2020 was an extraordinary year. Infectious disease, virus, COVID and global pandemic became phrases used all too often. Colorado suffered. The nation suffered. The world suffered.

For many, the economic uncertainty that accompanied the pandemic was as devastating as the virus itself. As we approach the midpoint of 2021, there is a light at the end of the tunnel. The good news: recovery is in reach. The challenging news, we’re lagging behind.

We applaud lawmakers for listening to the priorities of Coloradans across the state. If we are all laser focused on economic recovery, we can as Gov. Jared Polis says, “build back stronger.”

New data from WalletHub places Colorado at 48th in their list of states that have the highest potential to recover from the pandemic. We have a long way to go.

Our starting point for recovery is reflected in one of the most important statistics, jobs. Through the end of 2020 the Colorado economy suffered as the statewide unemployment rate increased by the 2nd highest percentage in the nation, going from 2.5% to 6.6%, and the state went from ranking fourth to 37th in terms of unemployment rates. We simply cannot recover without jobs.

Instead of leading the country, we are lagging behind. At the end of 2020, Colorado had an unemployment rate worse than Illinois’. Worse than West Virginia’s and even worse than Mississippi’s. We cannot call ourselves leaders when so many Coloradans are unemployed.

The solution is the same as the challenge: jobs. Creating jobs absolutely must be our top priority. How do we do it? We unleash the job creators to do what they do best — drive our economy and create jobs.

Unfortunately, we’re doing just the opposite. The growing list of taxes, fees and regulatory red tape is stalling our recovery and crushing small businesses just as they begin to recover from the devastation of 2020. According to a Common Sense Institute analysis, the cumulative cost of new taxes and fees over the last several years will be $1.8 billion annually within the next three to five years, and the list is growing. This is a bill Colorado business simply cannot afford.

Our number one recommendation for lawmakers on the Build Back Stronger tour: Ask yourself, “Is this proposed tax or fee — no matter how well-intentioned — more important than Colorado’s post-pandemic economic recovery?”

If we give business a chance, growth and prosperity will be the result for everyone. Consider our history; the pioneering spirit that built this state is the same spirit that has spurred industries as diverse as aerospace and outdoor recreation. It’s the same spirit that made our economy the No. 1 economy in the nation in 2019. If we give the job creators a chance, we can build back stronger.

Second, we must put our financial house in order, or we risk running ourselves into a debt we cannot pay. After receiving $67.2 billion in federal relief funding, Colorado can take steps now to ensure that we are in a stronger position in the future. We urge the following spending priorities for incoming federal dollars:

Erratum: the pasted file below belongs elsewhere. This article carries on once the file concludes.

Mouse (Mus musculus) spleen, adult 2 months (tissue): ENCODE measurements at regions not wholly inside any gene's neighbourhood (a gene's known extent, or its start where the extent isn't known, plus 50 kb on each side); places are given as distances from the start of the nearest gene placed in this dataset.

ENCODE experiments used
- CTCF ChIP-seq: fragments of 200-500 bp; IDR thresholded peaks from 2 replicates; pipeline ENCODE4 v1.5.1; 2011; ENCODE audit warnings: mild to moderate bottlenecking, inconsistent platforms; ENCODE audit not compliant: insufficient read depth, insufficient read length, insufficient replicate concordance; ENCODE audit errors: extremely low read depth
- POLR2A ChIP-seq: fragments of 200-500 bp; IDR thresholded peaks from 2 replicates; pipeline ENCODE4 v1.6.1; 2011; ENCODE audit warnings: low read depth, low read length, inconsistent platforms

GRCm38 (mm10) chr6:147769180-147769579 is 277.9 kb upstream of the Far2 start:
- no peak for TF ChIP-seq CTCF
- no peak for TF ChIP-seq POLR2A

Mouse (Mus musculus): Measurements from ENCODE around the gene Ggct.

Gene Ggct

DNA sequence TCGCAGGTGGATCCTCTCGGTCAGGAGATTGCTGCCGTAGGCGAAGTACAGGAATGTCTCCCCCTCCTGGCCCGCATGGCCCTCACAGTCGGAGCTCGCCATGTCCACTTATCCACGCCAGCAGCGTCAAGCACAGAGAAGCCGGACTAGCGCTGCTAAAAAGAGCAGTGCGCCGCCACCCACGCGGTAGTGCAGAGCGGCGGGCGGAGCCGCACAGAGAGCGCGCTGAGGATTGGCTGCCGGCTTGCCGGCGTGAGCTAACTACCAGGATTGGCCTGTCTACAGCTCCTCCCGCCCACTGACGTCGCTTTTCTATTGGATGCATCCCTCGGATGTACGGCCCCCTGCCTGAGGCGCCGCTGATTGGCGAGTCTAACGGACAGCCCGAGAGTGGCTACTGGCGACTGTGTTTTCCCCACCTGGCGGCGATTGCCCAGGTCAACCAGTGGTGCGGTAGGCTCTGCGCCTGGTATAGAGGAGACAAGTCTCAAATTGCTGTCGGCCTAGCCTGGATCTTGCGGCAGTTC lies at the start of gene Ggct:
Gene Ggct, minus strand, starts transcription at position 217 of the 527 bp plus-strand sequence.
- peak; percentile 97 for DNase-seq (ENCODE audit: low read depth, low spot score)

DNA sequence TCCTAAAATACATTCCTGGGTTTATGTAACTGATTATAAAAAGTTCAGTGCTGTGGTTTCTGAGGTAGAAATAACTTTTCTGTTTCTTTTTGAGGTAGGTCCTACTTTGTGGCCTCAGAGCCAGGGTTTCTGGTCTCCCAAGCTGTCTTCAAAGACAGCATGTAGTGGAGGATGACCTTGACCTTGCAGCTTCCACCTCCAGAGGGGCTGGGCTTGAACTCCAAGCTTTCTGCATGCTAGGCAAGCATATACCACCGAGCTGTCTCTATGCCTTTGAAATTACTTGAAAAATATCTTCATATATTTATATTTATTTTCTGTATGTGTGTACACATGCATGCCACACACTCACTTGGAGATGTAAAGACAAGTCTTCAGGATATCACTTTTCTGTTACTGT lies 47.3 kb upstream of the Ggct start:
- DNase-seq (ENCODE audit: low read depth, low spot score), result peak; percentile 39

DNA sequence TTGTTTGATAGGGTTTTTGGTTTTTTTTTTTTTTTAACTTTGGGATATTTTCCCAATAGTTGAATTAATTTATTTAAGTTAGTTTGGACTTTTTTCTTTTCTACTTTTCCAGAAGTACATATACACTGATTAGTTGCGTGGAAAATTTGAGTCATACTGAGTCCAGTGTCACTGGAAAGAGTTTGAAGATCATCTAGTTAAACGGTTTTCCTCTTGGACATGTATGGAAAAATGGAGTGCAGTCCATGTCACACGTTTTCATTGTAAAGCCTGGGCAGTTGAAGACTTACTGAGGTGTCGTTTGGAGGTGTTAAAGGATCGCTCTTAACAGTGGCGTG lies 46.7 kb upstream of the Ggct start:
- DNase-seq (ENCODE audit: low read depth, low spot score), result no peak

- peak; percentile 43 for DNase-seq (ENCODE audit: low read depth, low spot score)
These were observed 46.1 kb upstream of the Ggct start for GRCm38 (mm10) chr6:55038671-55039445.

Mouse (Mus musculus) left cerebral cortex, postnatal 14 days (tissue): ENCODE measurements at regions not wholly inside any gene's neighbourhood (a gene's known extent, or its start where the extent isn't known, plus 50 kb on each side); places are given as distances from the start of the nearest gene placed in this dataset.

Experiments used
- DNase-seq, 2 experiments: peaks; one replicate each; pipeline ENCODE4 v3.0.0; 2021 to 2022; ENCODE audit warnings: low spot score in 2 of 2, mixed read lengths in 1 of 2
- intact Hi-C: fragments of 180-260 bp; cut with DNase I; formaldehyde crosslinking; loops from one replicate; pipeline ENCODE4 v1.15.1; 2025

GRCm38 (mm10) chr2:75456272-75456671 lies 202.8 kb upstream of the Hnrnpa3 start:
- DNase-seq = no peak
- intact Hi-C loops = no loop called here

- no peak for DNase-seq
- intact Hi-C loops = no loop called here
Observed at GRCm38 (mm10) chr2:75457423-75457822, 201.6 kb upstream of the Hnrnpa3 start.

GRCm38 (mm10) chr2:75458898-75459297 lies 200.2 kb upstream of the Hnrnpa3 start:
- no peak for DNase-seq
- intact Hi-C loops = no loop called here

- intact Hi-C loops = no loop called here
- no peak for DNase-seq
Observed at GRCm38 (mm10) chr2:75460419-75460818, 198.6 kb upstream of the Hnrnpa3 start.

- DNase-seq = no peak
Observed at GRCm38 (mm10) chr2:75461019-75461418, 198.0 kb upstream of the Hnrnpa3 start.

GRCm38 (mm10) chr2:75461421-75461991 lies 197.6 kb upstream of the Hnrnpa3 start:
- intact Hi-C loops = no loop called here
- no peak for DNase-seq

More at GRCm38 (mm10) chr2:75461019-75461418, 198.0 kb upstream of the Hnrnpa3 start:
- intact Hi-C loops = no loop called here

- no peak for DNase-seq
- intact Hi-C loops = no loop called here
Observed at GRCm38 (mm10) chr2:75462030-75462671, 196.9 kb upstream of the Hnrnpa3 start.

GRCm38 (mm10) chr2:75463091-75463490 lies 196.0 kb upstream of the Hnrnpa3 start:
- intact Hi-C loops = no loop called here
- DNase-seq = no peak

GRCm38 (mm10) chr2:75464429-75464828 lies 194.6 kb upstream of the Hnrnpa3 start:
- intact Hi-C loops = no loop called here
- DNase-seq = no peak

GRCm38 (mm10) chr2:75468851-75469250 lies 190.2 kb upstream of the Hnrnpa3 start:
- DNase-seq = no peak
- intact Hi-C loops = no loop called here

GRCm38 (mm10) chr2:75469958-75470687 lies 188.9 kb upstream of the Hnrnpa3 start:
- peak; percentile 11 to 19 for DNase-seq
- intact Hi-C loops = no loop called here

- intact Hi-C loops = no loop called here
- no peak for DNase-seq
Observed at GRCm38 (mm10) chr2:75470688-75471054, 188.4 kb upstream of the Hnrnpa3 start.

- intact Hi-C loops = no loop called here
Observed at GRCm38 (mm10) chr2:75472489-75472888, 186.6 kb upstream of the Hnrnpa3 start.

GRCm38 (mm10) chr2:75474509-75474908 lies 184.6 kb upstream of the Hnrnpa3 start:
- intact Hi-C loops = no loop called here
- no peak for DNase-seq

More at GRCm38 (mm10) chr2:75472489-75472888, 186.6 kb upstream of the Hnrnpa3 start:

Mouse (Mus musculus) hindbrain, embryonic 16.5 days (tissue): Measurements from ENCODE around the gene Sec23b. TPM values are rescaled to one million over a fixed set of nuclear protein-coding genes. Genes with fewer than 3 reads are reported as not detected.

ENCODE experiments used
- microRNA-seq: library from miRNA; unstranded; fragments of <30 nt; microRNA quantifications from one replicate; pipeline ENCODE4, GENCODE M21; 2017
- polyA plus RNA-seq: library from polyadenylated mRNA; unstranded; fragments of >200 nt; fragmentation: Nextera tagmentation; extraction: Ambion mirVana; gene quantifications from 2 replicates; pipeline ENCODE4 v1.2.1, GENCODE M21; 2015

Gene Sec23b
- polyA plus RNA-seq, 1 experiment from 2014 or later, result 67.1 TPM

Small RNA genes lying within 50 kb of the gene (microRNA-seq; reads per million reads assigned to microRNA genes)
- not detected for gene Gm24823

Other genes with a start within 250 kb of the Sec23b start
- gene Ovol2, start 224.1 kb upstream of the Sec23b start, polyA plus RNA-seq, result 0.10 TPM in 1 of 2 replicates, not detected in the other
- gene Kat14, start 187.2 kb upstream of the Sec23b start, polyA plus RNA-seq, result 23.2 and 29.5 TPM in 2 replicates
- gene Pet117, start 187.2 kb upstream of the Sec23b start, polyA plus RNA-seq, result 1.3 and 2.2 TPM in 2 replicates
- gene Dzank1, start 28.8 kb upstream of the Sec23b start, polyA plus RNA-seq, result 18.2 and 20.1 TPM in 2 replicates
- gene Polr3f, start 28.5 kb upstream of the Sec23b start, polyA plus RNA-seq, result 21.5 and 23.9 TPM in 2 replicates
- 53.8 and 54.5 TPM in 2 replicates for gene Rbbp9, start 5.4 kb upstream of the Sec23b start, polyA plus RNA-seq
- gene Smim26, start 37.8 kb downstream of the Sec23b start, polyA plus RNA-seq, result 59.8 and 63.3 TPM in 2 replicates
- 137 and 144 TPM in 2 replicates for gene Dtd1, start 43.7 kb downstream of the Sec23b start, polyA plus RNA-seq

• Repair the Unemployment Insurance (UI) Trust Fund. We should invest the windfall of federal dollars to shore up the projected $1 billion shortage. If we don’t, the tax bill for employers will grow 22% per year.

• Pay down some of the Public Employee Retirement Association’s (PERA) unfunded liability. This move will prevent future rate increases that reduce funding for schools and lower take-home pay for teachers.

• Save for the future and increase the state reserve fund. Prior to the pandemic, the state’s General Fund reserve requirement was 7.25%. Support the bipartisan effort to more than double that requirement to 15% by 2023.

• Invest in infrastructure. Leverage federal dollars as matching funds to jumpstart new one-time capital infrastructure projects. It’s no secret that our transportation system is failing. The Colorado Department of Transportation projects $9 billion in needs for congestion relief and repair. Our water infrastructure is also lagging. Investing in infrastructure also has the added benefit of creating jobs.

We can build back stronger. We have the people, the spirit and the experience. It just takes a little common sense.

Earl L. Wright is co-founder & chairman of the Board of Directors of AMG National Trust Bank. Walter “Buz” Koelbel, Jr. is president/CEO of Koelbel and Company.

Earl L. Wright is co-founder & chairman of the Board of Directors of AMG National Trust Bank. Walter “Buz” Koelbel, Jr. is president/CEO of Koelbel and Company.


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